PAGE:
Black Cherry– Prunus serotina
How to reduce this invasive tree species with small scale forestry management and the introduction of more tree and shrub species, while at the same time accepting its presence in the forest ecosystem
The black cherry thrives in our forests and nature reserves, much to the frustration of many forest and nature managers. The species originates from North America and since its introduction in Northwestern Europe, it has been so successful that it has been awarded with the title of “forest pest”. Years of intensive control followed. After several decades of large-scale effort, it has become clear that combating black cherry not only requires a lot of time and financial resources but is by no means always successful. By looking at the problem from the ecosystem resilience approach, it is possible to work towards a balance in these systems. A situation in which the black cherry is not a threat to the native forest ecosystem, but rather a valuable component.
Dutch: Amerikaanse vogelkers
Français: Cerisier tardif
Deutsch: Späte Traubenkirsche
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Ecosystem resilience approach of black cherry
The LIFE Resilias ecosystem resilience approach (ERA) for black cherry consists of planting native tree and shrub species that compete with black cherry, in combination with strengthening the forest structure through small-scale forest management. In doing so, we are guided by the needs and possibilities of the specific forest. This gives the tree and shrub species that we plant the optimal opportunity to compete with black cherry, so that a good balance in the forest ecosystems can be achieved.
The presence of black cherry in forests affects biodiversity. Light-dependent species in the herb layer are negatively affected by the developing shrub layer. The species composition is shifting towards what are called “true forest species”, such as wood anemone (Anemone nemorosa), solomon’s seal (Polygonatum multiflorum) and May lily (Maianthemum bifolium). In the litter layer and in the soil, we observe a shift from species that are bound to slow litter decomposition (mites, springtails) to species that are bound to a fast nutrient cycle, such as bacteria and earthworms. The rich litter of black cherry was once one of the main reasons for introducing this species to our forests. The rapid development of black cherry regeneration – which was such a problem for forest managers in the pine monocultures – appears to contribute to the maintenance of the forest climate in mixed forests. Black cherry wood (American cherry) is comparable to wood from the sweet cherry (European cherry) and is mainly used in furniture and veneer applications.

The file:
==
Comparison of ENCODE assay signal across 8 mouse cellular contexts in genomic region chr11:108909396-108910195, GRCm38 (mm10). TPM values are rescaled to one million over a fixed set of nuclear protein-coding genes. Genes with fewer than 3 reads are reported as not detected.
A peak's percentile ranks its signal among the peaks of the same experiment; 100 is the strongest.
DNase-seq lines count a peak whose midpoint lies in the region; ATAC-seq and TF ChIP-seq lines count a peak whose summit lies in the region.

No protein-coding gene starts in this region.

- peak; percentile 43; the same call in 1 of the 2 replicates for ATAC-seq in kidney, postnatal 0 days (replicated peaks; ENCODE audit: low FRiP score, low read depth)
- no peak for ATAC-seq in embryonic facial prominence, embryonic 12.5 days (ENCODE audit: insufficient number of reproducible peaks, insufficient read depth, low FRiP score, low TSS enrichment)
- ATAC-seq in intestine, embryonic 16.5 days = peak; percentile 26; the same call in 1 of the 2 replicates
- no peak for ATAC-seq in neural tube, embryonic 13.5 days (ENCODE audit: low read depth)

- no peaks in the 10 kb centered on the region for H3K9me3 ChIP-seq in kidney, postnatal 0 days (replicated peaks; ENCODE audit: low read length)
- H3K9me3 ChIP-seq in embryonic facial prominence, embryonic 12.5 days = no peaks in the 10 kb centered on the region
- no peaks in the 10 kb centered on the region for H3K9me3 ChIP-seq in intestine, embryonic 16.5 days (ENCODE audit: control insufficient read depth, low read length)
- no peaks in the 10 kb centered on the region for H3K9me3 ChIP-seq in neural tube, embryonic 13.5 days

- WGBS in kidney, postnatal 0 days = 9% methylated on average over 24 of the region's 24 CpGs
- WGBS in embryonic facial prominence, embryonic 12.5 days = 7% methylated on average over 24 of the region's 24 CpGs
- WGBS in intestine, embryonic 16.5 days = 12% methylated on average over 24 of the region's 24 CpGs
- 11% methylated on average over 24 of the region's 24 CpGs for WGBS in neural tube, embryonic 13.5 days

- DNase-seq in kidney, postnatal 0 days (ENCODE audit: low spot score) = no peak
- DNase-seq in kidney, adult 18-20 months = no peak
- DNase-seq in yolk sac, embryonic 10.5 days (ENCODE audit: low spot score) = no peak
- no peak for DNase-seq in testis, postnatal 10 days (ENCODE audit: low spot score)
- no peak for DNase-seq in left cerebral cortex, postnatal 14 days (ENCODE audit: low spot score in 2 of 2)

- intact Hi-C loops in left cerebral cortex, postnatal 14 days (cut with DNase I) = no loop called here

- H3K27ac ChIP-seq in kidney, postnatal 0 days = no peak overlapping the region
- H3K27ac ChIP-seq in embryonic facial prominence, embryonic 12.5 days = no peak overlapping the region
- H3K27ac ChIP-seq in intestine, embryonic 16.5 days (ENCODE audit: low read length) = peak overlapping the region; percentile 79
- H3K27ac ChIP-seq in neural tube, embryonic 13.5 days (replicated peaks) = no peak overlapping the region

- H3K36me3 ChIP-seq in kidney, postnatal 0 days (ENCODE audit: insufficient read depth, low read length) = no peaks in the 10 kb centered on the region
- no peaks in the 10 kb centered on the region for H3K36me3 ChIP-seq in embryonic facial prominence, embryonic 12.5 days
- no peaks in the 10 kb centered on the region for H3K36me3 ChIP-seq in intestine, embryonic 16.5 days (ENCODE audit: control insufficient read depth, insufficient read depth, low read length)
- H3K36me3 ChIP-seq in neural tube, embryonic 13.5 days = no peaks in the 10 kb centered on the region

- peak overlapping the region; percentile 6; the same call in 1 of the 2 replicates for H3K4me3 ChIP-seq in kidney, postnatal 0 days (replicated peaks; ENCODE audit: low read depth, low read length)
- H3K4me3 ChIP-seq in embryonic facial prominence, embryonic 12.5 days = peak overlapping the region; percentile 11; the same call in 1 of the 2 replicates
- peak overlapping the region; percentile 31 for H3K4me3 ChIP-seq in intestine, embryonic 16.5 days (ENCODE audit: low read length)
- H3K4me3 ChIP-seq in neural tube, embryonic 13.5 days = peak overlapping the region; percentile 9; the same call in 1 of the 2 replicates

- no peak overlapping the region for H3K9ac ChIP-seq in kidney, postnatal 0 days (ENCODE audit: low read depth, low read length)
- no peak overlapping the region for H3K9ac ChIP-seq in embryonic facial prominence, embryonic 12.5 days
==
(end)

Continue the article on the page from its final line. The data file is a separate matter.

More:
Black cherry is a plant of the rose family (Rosaceae). It is now a common European tree species on sandy soils from northern France to Poland. It occurs mainly as undergrowth in light forests or as shrubs in forest edges. This shrubbery is the result of growing in the shade and regularly cutting down the tree in an attempt to keep the species in check. However, the black cherry can develop into an impressive tree if it gets the chance to grow undisturbed with sufficient light.
White flower clusters appear with 20 to 60 flowers from which, after pollination, some cherries appear. The leaves are oblong, with a finely serrated leaf edge and a smooth, dark green top. In autumn, the leaves turn yellow, sometimes green-purple. In winter the species lose their leaves. The cherries have a fixed crown at the base, which is formed by the remaining calyx tube. The fruit is an up to 1 cm large drupe with a 6-7 mm kernel and is edible for humans. The black cherry can be recognized by the grey stripes on the bark of the young wood (the lenticels), perpendicular to the growth direction of the twig or branch. The reddish-brown twigs are slender, round, and smooth with small, light-brown buds. Scratching young twigs and bruising the leaves releases a bitter almond-like smell.